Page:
[ntp:questions] ntpd wedged again
cswiger at mac.com
Sat Feb 11 22:16:55 UTC 2012
On Feb 11, 2012, at 11:58 AM, Dave Hart wrote:
> On Sat, Feb 11, 2012 at 17:17, Chuck Swiger <cswiger at mac.com> wrote:
>>> Have you tried to time the minimum clock reading time with RDTSC
>>> or GetPerformance* counter calls?
>>> I wrote a tiny test program on my Win7-64 laptop, it got:
>>> Reading the system clock 10000000 times, minimum reading time =
>>> 24 clock cycles,
>>> minimum OS step = 0 ticks, maximum OS step = 10000 ticks
>>> The clock frequency is 2.7 GHz or so, the FileTime ticks should be
>>> 100 ns each, so my OS clock is making 1 ms steps, while the clock
>>> reading time is down to less than 10 ns!
>> Well, the code above is not reading a clock; you're reading the
>> stored value of what time it was when the kernel's scheduler last
>> updated that value. When the OS scheduler ticks, it reads a clock,
>> then trims down the precision to the scheduler quantum (ie, 1ms
>> for HZ=1000), and stores in a "commpage", which is mapped RO
>> into userland processes.
> Terje's code is reading the only clock available on Windows.
Terje's GetSystemTimeAsFTime() was exactly what I described above: a userland function which looks up a pre-stored value which gets updated periodically by the kernel, but is not actually calling a real clock which will return the time as seen when the clock is read *right* *then*.
> It may not be what you think of as reading a clock based on your
> understanding of other operating systems, but Windows isn't
> necessarily the same as other operating systems.
A clock isn't a stored value on a memory page, even if that value gets periodically updated within the system scheduler on per HZ interrupt, via the Windows multimedia timer, or whatever.
A clock is an oscillator and a counter. (Go read VMWare's "Timekeeping-In-VirtualMachines.pdf" or PHK's "timecounter.pdf" for considerably more detailed description and examples if this is unclear.)
> 15 years ago, most POSIX-style OSes used a simple tick-based system clock like Windows
> that was very fast to read, though typically not as fast as Windows'
> because the current time wasn't mapped into unprivileged memory of
> each process, so the time to read the clock was dominated by the
> system call overhead of transitioning to and from kernel mode/code,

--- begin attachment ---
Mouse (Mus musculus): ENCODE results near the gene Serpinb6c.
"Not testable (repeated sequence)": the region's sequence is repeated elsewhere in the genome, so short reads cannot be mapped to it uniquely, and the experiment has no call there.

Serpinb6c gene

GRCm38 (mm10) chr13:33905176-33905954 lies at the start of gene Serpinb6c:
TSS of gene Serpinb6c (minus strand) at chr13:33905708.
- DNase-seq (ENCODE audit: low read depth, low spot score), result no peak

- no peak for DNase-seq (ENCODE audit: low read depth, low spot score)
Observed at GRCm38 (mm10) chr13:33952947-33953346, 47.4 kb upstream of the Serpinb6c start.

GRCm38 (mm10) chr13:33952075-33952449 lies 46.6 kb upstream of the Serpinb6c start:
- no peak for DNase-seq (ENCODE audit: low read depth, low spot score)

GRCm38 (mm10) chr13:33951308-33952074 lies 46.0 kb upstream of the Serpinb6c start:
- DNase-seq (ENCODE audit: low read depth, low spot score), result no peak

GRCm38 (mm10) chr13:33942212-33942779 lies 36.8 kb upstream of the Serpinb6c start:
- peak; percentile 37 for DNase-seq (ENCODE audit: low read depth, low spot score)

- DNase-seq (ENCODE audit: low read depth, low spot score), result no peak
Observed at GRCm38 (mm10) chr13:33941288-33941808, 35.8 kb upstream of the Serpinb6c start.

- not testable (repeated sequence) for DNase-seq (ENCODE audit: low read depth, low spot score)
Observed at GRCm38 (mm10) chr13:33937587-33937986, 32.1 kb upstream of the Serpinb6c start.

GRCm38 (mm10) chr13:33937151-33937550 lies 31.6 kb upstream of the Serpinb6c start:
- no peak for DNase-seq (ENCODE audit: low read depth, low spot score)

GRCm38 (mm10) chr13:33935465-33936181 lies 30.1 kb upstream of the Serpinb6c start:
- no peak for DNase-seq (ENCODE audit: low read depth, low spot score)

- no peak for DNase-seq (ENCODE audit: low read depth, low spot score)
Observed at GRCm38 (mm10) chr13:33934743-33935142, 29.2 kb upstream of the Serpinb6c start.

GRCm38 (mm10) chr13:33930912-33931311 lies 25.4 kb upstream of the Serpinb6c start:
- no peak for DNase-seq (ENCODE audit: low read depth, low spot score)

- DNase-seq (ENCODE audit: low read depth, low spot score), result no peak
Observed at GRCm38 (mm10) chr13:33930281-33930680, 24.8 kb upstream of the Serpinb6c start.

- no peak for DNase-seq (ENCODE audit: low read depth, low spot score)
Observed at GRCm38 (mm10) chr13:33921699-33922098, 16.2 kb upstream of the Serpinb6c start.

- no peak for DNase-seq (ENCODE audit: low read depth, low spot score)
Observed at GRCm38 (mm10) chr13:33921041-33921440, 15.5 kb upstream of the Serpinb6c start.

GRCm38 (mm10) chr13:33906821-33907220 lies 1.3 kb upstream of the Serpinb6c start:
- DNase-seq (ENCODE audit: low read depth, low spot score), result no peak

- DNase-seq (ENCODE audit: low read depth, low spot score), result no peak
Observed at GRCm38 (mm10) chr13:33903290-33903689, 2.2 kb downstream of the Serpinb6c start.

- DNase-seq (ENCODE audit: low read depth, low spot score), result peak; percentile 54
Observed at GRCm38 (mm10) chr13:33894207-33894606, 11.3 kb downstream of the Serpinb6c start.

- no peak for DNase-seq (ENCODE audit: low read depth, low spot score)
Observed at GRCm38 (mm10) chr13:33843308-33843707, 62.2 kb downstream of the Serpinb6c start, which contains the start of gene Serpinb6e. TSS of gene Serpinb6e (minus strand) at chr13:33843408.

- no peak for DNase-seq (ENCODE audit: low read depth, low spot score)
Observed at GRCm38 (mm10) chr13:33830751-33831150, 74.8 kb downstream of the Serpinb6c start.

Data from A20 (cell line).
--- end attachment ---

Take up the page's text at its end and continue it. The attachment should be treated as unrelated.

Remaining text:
> probably a couple of orders of magnitude more expensive than actually
> reading the stored current clock value in the kernel.
[ ...followed by a long disagreement based on your assessment of
my experience with "POSIX-style OSes"... ]
The use of a "commpage" (that's a Mac term, the Linux equivalent appears to be "vsyscall page") to store a low-resolution approximation to "now" was used in pre-OSX MacOS and in Linux, but it isn't being used under FreeBSD. And "Windows Services for Unix" claims to be POSIX-compliant or at least "POSIXy" for NT/Win2k/XP/etc, so the distinction you're drawing just doesn't appear to make sense.
Look, I admire the notion of quibbling over details, but not when it is used to obscure the central point rather than help resolve it.
>> Also please note that you can't just call rdtsc by itself and get
>> good results. At the very least, you want to put a serializing
>> instruction like cpuid first, and secondly, you really want to call
>> rdtsc three times, and verify that t1 <= t2 <= t3, otherwise you
>> have a chance of getting bogus time results due to your thread
>> switching to another processor core between calls, CPU power-
>> state changes, chipset bugs, interference from SMC interrupts,
>> and PHK knows what else. :-)
> Not on modern AMDs, or any Intel, as far as my admittedly sub-PHK
> understanding goes. AMD really screwed the pooch by allowing the TSC
> to vary between processors and vary with power state, causing all
> sorts of headaches for all sorts of software. Even on buggy systems,
> reading TSC once is enough if you've locked the thread to a single
> logical processor.
See http://en.wikipedia.org/wiki/Time_Stamp_Counter and references.
>> To resurrect timings of various clock-sources taken from 2005:
>> TSC ACPI-fast HPET i8254
>> dual Xeon: 580 nsec 1429 nsec 1120 nsec 3980 nsec
>> dual Opteron: 212 nsec 1270 nsec 1760 nsec 4420 nsec
> This table is great for those using Linux or FreeBSD or other systems
> where one can choose the system clock source. That is irrelevant to
> Windows, where the clock source is whatever the HAL decides it is,
> period. Changing HALs is typically not an option.
I included the table because Terje asked "Have you tried to time the minimum clock reading time with RDTSC or GetPerformance* counter calls?" and is probably more useful than figuring out how to adjust what Windows HAL choses.
That being said, you can generally choose to enable or disable HPET either in the BIOS or by disabling that portion of the chipset driver. I can recall older boxes where you could even disable ACPI, although I'm not convinced that doing so would be helpful with a modern OS.
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